CLEVELAND — For many generations, it has watched over the heart of Cleveland’s Public Square. This year the Old Stone Church celebrates a much-applauded anniversary.
In its observance, Old Stone looks deeper into the 21st century, while at the same time reflecting on its storied past. Its beginnings came on the heels of the Little Settlement of Cleveland, founded in 1796.
“By the time they built Public Square, Old Stone Church was there,” remarked Rev. Dr. Andrew McDonald, who serves as Old Stone Church Interim Pastor.
McDonald and the congregation are celebrating the 200th anniversary of a little church of 1820 which grew along with a city.
In celebration, Old Stone has invited to speak legendary Cleveland clergyman Rev. Dr. Otis Moss Jr., who in the 1960s was an associate and friend of Dr. Martin Luther King.
Of the Rev. Moss, McDonald says, "Somebody who is part of the history, but has a vision for the present."
And of Old Stone, says Moss, "During the period of the founding of Old Stone, church life, the spiritual life of Cleveland, was taking on a unique form."
And making history. In 1865, upon the assassination of President Abraham Lincoln, as his body was moved from Washington DC to its Illinois burial place, there were several funerals along the way. One was in Old Stone. 100,000 people viewed the President’s casket in public square. Inside the church was a presidential funeral. That 1865 day, the Lincoln family sat in the front row, on what became known as the Lincoln pew and still exists to this day.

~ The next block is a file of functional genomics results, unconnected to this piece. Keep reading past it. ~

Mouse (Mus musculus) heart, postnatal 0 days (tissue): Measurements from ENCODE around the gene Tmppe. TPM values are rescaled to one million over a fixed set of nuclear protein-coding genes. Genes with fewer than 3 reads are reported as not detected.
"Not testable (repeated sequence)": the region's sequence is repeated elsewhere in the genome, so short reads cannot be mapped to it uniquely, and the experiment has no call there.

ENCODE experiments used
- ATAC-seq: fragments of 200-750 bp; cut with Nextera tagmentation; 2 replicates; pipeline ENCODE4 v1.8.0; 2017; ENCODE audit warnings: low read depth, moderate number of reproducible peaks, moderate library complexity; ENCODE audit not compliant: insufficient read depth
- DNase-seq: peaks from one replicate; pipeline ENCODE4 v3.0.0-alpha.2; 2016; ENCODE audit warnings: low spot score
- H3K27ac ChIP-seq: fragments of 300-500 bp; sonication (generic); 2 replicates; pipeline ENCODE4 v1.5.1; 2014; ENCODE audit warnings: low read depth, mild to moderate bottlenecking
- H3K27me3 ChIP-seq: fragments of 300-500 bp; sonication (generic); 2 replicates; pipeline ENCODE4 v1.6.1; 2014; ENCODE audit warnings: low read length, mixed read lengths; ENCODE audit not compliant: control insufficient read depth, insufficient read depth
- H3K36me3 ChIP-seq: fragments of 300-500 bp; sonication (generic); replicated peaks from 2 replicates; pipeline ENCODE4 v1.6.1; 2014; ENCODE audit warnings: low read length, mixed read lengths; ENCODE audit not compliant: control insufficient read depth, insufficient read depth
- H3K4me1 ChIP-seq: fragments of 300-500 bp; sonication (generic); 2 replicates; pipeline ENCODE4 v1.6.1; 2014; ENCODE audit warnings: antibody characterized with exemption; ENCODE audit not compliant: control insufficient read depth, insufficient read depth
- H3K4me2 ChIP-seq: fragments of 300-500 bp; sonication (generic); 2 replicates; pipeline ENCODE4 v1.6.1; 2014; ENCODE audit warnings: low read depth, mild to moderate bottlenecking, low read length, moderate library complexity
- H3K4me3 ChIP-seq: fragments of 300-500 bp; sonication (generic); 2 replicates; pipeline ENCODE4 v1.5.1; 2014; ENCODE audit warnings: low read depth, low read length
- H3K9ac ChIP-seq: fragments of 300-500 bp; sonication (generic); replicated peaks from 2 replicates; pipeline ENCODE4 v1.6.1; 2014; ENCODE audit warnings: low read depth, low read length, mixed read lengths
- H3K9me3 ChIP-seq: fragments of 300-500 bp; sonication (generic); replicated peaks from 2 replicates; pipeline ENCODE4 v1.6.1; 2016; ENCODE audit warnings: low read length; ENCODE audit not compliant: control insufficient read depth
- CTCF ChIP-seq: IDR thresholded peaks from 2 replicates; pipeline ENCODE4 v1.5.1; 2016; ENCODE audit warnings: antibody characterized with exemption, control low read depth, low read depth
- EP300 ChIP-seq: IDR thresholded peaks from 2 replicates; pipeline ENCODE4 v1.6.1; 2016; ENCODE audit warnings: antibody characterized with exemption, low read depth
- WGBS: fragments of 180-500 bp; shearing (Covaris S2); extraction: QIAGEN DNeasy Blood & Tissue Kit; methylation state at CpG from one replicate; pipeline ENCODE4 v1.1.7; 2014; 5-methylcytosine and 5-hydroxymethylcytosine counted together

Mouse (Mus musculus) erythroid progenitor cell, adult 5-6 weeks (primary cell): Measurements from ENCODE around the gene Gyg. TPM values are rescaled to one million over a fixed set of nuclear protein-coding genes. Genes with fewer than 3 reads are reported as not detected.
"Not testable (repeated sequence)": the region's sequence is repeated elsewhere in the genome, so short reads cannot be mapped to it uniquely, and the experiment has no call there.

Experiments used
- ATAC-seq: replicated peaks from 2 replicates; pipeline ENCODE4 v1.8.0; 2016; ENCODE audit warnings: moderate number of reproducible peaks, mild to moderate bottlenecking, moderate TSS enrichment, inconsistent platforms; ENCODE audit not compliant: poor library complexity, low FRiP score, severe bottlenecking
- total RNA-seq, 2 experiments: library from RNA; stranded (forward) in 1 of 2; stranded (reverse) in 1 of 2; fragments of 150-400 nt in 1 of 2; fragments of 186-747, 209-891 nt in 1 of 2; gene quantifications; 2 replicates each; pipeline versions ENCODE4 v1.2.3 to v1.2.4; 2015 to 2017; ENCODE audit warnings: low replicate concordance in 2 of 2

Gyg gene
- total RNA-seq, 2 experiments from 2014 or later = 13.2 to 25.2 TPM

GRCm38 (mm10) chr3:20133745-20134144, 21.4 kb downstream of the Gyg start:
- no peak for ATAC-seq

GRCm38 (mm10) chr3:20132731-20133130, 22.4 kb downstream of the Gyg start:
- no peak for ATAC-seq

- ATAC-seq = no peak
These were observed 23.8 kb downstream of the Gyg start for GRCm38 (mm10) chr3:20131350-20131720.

Since even before Lincoln’s time, the church has stood for freedom. Lincoln fought slavery. So too did Old Stone.
“Old Stone Church was involved in a very, very significant way," said Moss.
"What we need to do to think about and open our eyes to racism today," added McDonald.
A conversation with two Cleveland clergymen, viewing pathways from the past to the present and beyond. They walk a 200-year-old pathway, now turning toward the future of the Old Stone Church, in the heart of Cleveland.
The Old Stone Church will celebrate its 200th anniversary Sunday, September 20th with a virtual service.
For more information, you can visit their website, by clicking HERE.